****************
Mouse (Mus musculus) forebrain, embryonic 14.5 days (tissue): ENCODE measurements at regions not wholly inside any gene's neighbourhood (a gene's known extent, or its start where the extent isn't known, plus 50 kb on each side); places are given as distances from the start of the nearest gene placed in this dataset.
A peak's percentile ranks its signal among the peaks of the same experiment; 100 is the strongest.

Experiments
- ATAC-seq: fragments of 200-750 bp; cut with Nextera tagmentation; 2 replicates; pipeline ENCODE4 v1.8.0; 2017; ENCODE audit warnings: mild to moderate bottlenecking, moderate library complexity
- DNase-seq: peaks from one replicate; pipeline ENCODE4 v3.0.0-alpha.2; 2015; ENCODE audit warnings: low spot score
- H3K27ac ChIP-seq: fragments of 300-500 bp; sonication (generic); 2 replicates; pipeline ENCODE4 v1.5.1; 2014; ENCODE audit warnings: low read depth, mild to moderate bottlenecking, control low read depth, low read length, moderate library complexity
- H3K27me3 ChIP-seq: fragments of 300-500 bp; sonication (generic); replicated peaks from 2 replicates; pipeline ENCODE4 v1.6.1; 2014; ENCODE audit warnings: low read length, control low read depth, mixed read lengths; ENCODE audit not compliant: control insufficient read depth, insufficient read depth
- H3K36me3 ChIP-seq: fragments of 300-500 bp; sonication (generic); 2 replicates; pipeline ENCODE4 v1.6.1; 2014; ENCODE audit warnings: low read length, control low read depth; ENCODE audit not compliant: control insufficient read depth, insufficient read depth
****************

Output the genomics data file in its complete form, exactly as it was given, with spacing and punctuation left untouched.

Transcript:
Mouse (Mus musculus) forebrain, embryonic 14.5 days (tissue): ENCODE measurements at regions not wholly inside any gene's neighbourhood (a gene's known extent, or its start where the extent isn't known, plus 50 kb on each side); places are given as distances from the start of the nearest gene placed in this dataset.
A peak's percentile ranks its signal among the peaks of the same experiment; 100 is the strongest.

Experiments
- ATAC-seq: fragments of 200-750 bp; cut with Nextera tagmentation; 2 replicates; pipeline ENCODE4 v1.8.0; 2017; ENCODE audit warnings: mild to moderate bottlenecking, moderate library complexity
- DNase-seq: peaks from one replicate; pipeline ENCODE4 v3.0.0-alpha.2; 2015; ENCODE audit warnings: low spot score
- H3K27ac ChIP-seq: fragments of 300-500 bp; sonication (generic); 2 replicates; pipeline ENCODE4 v1.5.1; 2014; ENCODE audit warnings: low read depth, mild to moderate bottlenecking, control low read depth, low read length, moderate library complexity
- H3K27me3 ChIP-seq: fragments of 300-500 bp; sonication (generic); replicated peaks from 2 replicates; pipeline ENCODE4 v1.6.1; 2014; ENCODE audit warnings: low read length, control low read depth, mixed read lengths; ENCODE audit not compliant: control insufficient read depth, insufficient read depth
- H3K36me3 ChIP-seq: fragments of 300-500 bp; sonication (generic); 2 replicates; pipeline ENCODE4 v1.6.1; 2014; ENCODE audit warnings: low read length, control low read depth; ENCODE audit not compliant: control insufficient read depth, insufficient read depth